X-ray evidence regarding Collins was also introduced concerning the extent of his pneumoconiosis. Some chest x-rays revealed positive signs of pneumoconiosis, while others did not.


The evidence the Secretary found most creditable was a report of Dr. Un Hun Ang. Dr. Ang did not examine Collins. Instead, he reviewed the medical testimony contained in Collins' file. Based on this review, Dr. Ang found that, although Collins suffered from a heart condition, he "does not have significant respiratory impairment. His ability to perform his former work in the mine is limited by his cardiac problem more than anything."


30 U.S.C. Sec. 921(c)(4)1 was added to the Federal Coal Mine Health and Safety Act in 1972. It creates a rebuttable presumption that "a person with 15 or more years of employment in underground mines who submits a chest x-ray which is negative for complicated pneumoconiosis, but who demonstrates by other evidence the existence of a totally disabling chronic respiratory or pulmonary impairment, is totally disabled due to pneumoconiosis." Smith v. Califano, 682 F.2d 583, 586 (6th Cir.1982); see also Haywood v. Secretary Health and Human Services, 699 F.2d 277, 282 (6th Cir.1983); Caraway v. Califano, 623 F.2d 7, 10 (6th Cir.1980). As noted in the Senate Report on the 1972 amendments, one of the purposes of section 921(c)(4) was to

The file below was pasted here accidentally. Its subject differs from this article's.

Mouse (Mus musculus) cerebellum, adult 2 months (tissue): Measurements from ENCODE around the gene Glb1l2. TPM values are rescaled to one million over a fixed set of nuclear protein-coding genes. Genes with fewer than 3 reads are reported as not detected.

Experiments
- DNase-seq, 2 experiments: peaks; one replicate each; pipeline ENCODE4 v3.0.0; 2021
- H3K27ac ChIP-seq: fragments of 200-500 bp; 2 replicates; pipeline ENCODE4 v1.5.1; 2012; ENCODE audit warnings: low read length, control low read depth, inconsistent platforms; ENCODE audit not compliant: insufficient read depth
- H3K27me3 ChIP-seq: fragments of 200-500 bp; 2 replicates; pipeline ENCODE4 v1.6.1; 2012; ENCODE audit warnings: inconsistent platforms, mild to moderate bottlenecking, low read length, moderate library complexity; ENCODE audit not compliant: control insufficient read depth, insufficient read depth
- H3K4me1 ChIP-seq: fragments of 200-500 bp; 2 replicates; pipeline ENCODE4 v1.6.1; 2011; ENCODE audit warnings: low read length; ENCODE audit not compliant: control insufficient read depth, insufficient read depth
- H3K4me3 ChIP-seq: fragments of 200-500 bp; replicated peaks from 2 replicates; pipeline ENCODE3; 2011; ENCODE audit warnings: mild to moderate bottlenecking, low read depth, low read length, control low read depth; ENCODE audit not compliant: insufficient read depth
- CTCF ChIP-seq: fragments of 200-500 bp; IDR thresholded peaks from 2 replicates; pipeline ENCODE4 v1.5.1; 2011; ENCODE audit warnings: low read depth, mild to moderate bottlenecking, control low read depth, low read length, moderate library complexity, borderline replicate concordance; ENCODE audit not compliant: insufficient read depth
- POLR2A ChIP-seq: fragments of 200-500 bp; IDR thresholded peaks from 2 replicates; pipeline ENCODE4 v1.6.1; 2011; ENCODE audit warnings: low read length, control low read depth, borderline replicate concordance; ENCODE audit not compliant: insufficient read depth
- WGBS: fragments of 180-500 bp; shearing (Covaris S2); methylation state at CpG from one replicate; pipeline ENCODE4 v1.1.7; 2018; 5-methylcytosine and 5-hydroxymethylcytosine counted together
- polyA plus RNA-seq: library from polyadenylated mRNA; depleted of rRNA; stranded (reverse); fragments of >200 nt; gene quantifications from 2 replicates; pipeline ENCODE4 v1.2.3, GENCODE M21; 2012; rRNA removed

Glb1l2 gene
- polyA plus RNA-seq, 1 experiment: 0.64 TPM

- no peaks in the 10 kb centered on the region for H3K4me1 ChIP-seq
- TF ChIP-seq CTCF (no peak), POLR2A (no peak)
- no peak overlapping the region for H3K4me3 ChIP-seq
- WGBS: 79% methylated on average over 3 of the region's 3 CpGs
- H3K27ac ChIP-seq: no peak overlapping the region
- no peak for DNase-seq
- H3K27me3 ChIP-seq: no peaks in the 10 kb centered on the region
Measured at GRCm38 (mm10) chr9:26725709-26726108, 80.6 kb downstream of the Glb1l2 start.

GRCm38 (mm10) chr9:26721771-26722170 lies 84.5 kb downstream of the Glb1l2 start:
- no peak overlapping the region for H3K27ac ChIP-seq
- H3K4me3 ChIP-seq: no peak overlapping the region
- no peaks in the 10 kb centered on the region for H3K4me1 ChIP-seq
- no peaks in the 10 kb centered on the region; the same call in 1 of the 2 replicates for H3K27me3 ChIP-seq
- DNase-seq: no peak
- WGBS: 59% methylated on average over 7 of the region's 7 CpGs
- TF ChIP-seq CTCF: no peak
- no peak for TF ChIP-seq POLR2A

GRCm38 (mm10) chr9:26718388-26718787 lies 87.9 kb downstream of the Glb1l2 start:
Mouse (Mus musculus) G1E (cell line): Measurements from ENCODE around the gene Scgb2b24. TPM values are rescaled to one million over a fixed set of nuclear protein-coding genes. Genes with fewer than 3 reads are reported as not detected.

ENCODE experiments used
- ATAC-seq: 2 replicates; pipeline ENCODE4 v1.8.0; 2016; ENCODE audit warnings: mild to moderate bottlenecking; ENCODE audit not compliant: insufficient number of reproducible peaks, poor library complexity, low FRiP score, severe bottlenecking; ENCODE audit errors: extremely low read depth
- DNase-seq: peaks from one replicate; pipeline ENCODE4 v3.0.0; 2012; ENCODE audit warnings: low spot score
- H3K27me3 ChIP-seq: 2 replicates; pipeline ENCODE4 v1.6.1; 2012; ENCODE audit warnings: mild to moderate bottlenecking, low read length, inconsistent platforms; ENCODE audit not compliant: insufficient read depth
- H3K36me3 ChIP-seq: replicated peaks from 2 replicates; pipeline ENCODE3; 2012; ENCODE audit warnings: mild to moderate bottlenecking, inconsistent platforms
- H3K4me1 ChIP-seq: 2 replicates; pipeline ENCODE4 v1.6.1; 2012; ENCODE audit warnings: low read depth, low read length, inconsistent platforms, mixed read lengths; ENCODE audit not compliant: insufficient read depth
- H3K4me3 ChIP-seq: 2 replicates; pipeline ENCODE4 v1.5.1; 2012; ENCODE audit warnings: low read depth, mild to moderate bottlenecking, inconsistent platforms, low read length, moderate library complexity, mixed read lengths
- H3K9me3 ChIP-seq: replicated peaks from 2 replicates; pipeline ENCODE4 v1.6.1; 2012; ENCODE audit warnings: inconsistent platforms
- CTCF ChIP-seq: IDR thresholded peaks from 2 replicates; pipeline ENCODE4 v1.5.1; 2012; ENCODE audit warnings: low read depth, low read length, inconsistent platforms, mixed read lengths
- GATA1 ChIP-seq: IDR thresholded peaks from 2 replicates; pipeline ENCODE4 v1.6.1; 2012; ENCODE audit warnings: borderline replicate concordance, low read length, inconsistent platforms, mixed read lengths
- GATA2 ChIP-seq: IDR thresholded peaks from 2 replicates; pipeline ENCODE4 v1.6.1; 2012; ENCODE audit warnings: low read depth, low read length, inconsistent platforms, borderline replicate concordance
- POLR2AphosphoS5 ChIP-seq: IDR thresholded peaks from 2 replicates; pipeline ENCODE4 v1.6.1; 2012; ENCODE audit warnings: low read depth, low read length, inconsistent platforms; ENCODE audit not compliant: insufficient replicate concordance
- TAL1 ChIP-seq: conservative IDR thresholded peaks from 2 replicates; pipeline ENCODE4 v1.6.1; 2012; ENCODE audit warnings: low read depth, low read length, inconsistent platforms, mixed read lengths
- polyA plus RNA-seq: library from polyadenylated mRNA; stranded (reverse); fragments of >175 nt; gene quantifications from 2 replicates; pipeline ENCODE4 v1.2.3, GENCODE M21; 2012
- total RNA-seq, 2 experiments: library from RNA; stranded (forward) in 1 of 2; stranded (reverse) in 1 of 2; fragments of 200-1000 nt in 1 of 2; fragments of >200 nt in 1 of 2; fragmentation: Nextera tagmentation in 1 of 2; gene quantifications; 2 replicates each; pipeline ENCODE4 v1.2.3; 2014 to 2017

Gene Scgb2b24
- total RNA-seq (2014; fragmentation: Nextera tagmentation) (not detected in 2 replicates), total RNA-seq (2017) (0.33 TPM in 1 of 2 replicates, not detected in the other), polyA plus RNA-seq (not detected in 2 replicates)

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[r]elax the often insurmountable burden of proving eligibility by prohibiting a denial of claims based solely on a negative chest roentgenogram and by presuming that miners with 15 years experience who are disabled by a respiratory or pulmonary impairment are disabled by pneumoconiosis.